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My noddle with erudite lore arm'd quite thorough,
Who, staunch as their itch, send each Author to pot,
(a) There is no need to cross the Tweed in order to prove the illiberality of the reviewers of literature, as the metropolis of England teems every month with specimens of the grossest injustice, couched under assurances of the most scrupulous disin terestedness on the part of the editors, who are biassed by public opinion; not to lay any stress upon private pique, which has too frequently instigated their proceedings. One instance, however, the writer has to record, as coming directly under his cognizance, of a literary character, who, while in the practice of affixing his name to the title-page of his productions, was uniformly handled in the most illiberal manner; whereas, no sooner had he adopted the expedient of annexing a false signature, than several of these conscientious censors of literature, who would not have allowed this author the smallest share of praise had his name been rendered public, were themselves the most conspicuous in blazoning forth his productions, as being characterised by every requisite that could render them worthy the patrouage of the public.
The fine vellum, wire-wove, broad margin, hot
With Bulmer and Ballantine's types choicely
Not plates with vignettes can my acumen blind,
And make me commend where I cannot trace
So if Smithfield's Long Lane e'er should pathos
I'd praise whity-brown, and consign to a use
Which here can't be mention'd the hot-press'd that
Of title and fortune the dull leaden lore.
I envy no talent in poor or in great,
I laud or condemn void of spleen or of hate ;
For genius I search, truly fir'd in the cause,
And merit, when found, shall ensure my applause;
While upstarts, that dare load the press with their
Shall taste of Sir Noodle O'Scribble the lash.
And faith there's of Authors so many found tripping, Where one merits praise, ninety-nine deserve whipping; (b)
(b) Notwithstanding the correctness of the above assertion, it is hoped that no young bard will despair of arriving at the summit of Parnassus, be his dawning effusions what they may, when it is remembered that the great Jonathan Swift made his debut in the literary world by one of the most wretched odes that could disgrace the votaries of Grub-street: for the truth of which assertion let the following extracts stand recorded.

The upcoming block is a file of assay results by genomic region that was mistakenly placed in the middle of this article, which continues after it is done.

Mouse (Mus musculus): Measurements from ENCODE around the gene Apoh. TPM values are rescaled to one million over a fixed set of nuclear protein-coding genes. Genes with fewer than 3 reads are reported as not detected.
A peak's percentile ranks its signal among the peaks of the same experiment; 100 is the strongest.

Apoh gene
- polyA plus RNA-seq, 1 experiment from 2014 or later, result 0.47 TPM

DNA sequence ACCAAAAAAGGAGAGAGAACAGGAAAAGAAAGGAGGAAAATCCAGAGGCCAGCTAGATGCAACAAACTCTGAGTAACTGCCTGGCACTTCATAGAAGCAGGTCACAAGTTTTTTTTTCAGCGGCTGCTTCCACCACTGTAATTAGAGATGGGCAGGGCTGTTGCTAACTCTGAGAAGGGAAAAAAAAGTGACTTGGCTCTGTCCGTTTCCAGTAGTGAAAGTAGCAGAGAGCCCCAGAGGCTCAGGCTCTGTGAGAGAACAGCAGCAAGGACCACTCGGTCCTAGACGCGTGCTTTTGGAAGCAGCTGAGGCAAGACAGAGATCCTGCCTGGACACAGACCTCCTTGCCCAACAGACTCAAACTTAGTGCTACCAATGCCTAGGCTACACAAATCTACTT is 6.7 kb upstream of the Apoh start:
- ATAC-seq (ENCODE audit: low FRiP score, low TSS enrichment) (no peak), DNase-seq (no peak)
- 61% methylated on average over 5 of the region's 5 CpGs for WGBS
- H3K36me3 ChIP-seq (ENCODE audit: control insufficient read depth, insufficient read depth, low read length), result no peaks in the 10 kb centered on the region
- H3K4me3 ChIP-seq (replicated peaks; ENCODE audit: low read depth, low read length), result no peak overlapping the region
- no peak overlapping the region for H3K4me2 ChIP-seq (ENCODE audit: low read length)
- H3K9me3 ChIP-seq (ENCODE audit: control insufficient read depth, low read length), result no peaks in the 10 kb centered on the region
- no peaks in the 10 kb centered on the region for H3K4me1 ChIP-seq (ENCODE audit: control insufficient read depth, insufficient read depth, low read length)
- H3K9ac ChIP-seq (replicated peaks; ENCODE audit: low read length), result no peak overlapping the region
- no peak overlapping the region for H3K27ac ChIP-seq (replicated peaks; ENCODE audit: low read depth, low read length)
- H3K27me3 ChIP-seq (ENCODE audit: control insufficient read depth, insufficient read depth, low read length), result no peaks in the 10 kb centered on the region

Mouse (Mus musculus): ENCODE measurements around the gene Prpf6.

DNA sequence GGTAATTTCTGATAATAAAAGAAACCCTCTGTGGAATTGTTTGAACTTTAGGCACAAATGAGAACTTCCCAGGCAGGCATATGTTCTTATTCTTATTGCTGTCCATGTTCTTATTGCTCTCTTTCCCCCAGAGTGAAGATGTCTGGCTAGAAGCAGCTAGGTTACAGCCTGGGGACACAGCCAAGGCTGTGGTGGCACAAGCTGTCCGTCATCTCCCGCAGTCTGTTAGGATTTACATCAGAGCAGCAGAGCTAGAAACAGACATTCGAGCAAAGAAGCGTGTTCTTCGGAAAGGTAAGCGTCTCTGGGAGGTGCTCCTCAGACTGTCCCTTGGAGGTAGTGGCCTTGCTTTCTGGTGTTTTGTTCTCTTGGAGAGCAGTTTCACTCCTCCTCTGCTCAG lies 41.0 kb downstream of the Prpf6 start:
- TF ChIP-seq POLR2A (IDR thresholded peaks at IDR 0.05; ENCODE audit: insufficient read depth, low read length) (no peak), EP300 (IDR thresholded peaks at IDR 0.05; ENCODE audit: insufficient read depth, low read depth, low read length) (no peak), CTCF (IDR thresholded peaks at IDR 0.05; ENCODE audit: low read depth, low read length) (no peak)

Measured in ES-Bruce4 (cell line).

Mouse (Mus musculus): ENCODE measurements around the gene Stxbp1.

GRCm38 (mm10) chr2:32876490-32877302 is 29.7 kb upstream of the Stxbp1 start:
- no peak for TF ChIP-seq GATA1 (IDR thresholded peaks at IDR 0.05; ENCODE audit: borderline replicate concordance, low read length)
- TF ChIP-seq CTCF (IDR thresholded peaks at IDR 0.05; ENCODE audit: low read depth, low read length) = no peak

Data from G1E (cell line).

"The first of plants, after the thunder-storm and rain,
And thence, with joyful, nimble wing,
Flew dutifully back again."
"Who by that, vainly talks of baffling death,
And hopes to lessen life by a transfusion of breath?"
"And seem almost transform'd to water, flame, and air, So well you answer all phenomenas there."
If any thing, however, could contribute to the disgrace of
So each back of offender my weapon assails
Will doubtless exclaim, 'tis a cat with nine tails;
They deserve to be laugh'd at as donkeys that bray:
Who now ends his comment with counsel that's
Let men learn to read ere they venture to write.
Poeta, says Ovid, is born and Non fit. (c)
writing such a poem, it is the folly of having addressed it, with a very silly introductory letter, to the writers of the Athenian Oracle; a set of people whose conceit in offering to answer all questions, ignorance in giving solutions, and credulity in listening to the grossest falsehoods, is rendered conspicuous throughout the work in question. At the period when the above mentioned ode was written, Swift had attained the age of twentyfour.
(c) The following quotation, from a modern author, is inserted, as peculiarly applicable to the above line;
As the grand Mart that issues most trash that
Is close to the Temple of Pray'r, fam'd Saint Paul's;
"To ye, all Authors' known propellers,
These are your glories, volume venders,
My literary trash defenders,
So calculated to dissect,
And knock down stable intellect;